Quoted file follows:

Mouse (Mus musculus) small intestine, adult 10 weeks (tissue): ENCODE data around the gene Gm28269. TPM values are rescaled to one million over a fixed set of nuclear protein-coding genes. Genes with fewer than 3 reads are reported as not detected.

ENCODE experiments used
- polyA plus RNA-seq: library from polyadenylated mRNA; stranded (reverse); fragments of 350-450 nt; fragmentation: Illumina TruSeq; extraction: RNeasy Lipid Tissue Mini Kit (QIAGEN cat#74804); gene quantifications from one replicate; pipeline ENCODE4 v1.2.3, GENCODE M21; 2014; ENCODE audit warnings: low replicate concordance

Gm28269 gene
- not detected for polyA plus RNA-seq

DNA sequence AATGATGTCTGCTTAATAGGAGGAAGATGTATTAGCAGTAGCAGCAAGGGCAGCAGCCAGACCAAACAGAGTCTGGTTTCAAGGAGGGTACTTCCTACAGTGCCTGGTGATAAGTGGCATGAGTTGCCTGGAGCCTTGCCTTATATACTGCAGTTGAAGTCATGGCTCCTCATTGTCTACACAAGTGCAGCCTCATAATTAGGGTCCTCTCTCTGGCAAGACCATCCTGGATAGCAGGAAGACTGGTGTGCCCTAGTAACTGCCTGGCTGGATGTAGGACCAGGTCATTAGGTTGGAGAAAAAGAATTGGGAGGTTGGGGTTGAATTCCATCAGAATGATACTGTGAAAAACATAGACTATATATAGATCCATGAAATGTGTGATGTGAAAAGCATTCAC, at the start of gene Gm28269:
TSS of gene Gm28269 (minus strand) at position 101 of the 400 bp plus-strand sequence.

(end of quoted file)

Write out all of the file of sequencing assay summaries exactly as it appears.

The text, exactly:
Mouse (Mus musculus) small intestine, adult 10 weeks (tissue): ENCODE data around the gene Gm28269. TPM values are rescaled to one million over a fixed set of nuclear protein-coding genes. Genes with fewer than 3 reads are reported as not detected.

ENCODE experiments used
- polyA plus RNA-seq: library from polyadenylated mRNA; stranded (reverse); fragments of 350-450 nt; fragmentation: Illumina TruSeq; extraction: RNeasy Lipid Tissue Mini Kit (QIAGEN cat#74804); gene quantifications from one replicate; pipeline ENCODE4 v1.2.3, GENCODE M21; 2014; ENCODE audit warnings: low replicate concordance

Gm28269 gene
- not detected for polyA plus RNA-seq

DNA sequence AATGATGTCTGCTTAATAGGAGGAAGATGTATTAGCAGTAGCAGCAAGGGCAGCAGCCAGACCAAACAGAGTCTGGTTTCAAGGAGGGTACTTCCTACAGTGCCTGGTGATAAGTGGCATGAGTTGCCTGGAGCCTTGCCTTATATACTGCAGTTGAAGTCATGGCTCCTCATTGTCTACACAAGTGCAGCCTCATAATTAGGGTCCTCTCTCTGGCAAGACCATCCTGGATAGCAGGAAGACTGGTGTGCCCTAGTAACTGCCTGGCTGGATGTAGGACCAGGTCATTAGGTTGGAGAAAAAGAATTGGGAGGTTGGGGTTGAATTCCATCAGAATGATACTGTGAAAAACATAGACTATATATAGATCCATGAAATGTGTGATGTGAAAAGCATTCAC, at the start of gene Gm28269:
TSS of gene Gm28269 (minus strand) at position 101 of the 400 bp plus-strand sequence.